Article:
Ralph Waldo Emerson helped spark the transcendentalist movement with the essay Nature, which described his belief in the spiritual essence of humanity and the natural world. He was born in Boston in 1803. He was a Unitarian minister until he resigned in 1832 to become a philosopher and writer. He suffered the untimely deaths of many of his loved ones: three brothers, his first wife at age 20, and his eldest son at age five. Emerson died in 1882.

Monday, July 2, 2012

Even a Sock Monkey Likes a Cool Dip to Refresh – 4″ x 6″ Ink

“Long live impermanence! Without it a flower would never blossom, a baby would never be able to walk or become a teenager and grow into adulthood.”
–Thich Nhat Hahn

Copyright Beth Parker Art 2012

Even a Sock Monkey Likes a Cool Dip to Refresh – 4″ x 6″ Ink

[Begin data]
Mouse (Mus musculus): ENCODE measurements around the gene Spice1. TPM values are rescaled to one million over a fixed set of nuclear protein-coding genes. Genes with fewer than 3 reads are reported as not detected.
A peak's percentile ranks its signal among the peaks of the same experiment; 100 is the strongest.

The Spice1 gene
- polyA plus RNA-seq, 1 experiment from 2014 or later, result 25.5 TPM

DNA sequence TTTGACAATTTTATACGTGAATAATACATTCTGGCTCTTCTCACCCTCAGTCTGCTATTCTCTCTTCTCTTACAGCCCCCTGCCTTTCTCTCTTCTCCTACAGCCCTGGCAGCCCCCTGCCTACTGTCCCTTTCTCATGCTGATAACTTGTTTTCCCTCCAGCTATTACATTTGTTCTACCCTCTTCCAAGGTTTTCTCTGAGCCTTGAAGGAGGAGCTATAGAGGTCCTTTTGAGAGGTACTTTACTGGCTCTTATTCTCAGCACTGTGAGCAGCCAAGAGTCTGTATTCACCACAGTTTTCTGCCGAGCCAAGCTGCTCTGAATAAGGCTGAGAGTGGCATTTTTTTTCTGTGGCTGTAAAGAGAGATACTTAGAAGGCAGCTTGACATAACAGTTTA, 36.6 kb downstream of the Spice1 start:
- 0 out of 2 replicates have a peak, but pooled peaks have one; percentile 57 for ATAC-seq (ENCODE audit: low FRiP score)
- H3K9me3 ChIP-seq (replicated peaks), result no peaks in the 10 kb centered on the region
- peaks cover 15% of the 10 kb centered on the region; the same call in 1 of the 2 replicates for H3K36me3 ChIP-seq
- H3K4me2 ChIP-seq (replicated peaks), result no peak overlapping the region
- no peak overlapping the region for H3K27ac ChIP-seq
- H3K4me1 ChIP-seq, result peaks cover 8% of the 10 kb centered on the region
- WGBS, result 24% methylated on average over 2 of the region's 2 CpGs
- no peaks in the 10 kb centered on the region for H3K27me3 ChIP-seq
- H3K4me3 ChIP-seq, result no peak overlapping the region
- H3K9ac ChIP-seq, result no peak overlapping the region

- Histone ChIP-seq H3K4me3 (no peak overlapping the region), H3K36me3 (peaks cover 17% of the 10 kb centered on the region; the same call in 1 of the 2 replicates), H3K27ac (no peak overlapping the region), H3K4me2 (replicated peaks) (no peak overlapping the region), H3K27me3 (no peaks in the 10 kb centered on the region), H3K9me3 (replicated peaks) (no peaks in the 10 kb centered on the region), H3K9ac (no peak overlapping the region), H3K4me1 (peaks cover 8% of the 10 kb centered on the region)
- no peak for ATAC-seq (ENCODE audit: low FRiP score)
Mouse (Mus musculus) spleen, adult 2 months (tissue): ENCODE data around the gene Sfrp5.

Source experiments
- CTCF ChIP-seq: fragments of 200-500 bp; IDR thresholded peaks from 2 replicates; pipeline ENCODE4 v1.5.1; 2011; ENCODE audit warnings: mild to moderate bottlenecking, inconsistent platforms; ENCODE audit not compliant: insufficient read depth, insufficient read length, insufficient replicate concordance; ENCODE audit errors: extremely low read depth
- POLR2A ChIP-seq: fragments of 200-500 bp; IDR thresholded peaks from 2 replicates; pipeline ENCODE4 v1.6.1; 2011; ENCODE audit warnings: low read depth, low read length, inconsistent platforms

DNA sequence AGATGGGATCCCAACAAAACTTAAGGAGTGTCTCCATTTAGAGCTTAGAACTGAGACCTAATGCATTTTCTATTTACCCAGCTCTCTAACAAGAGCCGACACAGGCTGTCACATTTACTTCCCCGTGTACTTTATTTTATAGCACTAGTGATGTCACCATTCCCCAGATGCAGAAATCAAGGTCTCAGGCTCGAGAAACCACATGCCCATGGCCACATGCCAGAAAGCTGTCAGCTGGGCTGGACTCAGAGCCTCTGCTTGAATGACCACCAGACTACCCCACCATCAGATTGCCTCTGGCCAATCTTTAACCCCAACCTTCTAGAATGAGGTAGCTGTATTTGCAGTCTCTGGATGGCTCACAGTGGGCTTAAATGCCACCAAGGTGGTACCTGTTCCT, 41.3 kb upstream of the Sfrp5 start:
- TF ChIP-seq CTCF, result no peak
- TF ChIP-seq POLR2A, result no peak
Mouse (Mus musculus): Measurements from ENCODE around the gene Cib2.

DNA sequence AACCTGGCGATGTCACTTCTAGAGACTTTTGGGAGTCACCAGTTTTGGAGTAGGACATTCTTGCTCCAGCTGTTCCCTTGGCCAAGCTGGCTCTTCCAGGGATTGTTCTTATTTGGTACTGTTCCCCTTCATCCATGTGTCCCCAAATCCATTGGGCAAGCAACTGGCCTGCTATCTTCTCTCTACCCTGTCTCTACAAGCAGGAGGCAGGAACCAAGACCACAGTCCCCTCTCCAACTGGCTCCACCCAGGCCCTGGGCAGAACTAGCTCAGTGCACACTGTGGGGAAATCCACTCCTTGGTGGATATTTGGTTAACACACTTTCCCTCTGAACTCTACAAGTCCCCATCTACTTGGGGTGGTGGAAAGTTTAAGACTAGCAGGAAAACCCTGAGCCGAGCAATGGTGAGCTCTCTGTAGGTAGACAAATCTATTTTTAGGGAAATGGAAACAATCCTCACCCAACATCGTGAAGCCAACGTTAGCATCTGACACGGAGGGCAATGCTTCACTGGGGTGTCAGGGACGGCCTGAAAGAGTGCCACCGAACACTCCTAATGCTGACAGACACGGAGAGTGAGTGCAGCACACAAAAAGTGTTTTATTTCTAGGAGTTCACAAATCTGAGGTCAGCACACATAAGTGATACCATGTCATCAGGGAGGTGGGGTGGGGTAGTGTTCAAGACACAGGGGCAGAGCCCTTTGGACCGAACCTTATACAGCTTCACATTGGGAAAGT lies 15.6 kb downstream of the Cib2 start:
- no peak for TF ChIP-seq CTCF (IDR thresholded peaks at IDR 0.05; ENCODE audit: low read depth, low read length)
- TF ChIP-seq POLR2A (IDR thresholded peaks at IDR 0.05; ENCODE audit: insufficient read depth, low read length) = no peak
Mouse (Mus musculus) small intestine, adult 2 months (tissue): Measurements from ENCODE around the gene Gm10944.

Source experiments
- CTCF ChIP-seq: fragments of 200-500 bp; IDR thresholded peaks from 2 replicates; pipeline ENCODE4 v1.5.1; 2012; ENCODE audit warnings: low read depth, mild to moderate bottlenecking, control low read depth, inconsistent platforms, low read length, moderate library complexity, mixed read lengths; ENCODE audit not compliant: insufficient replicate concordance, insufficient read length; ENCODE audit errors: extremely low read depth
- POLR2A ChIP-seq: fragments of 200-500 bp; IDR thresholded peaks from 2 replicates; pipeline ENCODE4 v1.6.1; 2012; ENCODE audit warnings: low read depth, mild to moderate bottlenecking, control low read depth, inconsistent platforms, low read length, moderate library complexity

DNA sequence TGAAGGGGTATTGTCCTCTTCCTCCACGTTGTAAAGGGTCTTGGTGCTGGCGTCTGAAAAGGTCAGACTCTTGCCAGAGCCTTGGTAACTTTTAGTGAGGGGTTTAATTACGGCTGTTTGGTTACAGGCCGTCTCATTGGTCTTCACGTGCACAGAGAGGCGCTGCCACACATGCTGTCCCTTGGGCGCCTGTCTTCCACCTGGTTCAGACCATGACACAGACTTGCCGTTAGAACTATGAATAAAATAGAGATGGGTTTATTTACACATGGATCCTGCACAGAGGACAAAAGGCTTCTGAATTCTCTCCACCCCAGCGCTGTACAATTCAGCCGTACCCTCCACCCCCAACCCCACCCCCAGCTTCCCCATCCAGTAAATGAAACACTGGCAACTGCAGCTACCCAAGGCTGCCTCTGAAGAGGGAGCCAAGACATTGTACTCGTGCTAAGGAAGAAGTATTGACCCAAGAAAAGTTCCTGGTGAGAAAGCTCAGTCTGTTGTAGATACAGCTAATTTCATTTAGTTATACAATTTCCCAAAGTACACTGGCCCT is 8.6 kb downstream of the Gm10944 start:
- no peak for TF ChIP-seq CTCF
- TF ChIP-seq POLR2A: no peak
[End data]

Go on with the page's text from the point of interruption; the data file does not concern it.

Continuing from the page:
Busy weekend and no time to fill in with watercolor.  I painted this from an photo by Lisilk at WetCanvas.  Li lives in the Bahamas and there were children playing on a floating toy in the ocean.  Somehow my brain went to “refresh” for Illustration Friday and of course… sock monkeys.  :D

Thich Nhat Hahn

The Most Venerable Thich Nhat Hanh (Thây)  founded the Unified Buddhist Church (Eglise Bouddhique Unifieé) in France in 1969, during the Vietnam war. Thich Nhat Hanh is a Vietnamese Buddhist monk, a poet, a scholar, and a peace activist. His life long efforts to generate peace and reconciliation moved Martin Luther King, Jr. to nominate him for the Nobel Peace Prize in 1967. He founded the Van Hanh Buddhist University in Saigon and the School for Youths of Social Services in Vietnam. When not travelling the world to teach “The Art of Mindful Living”, he teaches, writes, and gardens in Plum Village, France, a Buddhist monastery for monks and nuns and a mindfulness practice center for lay people.  Source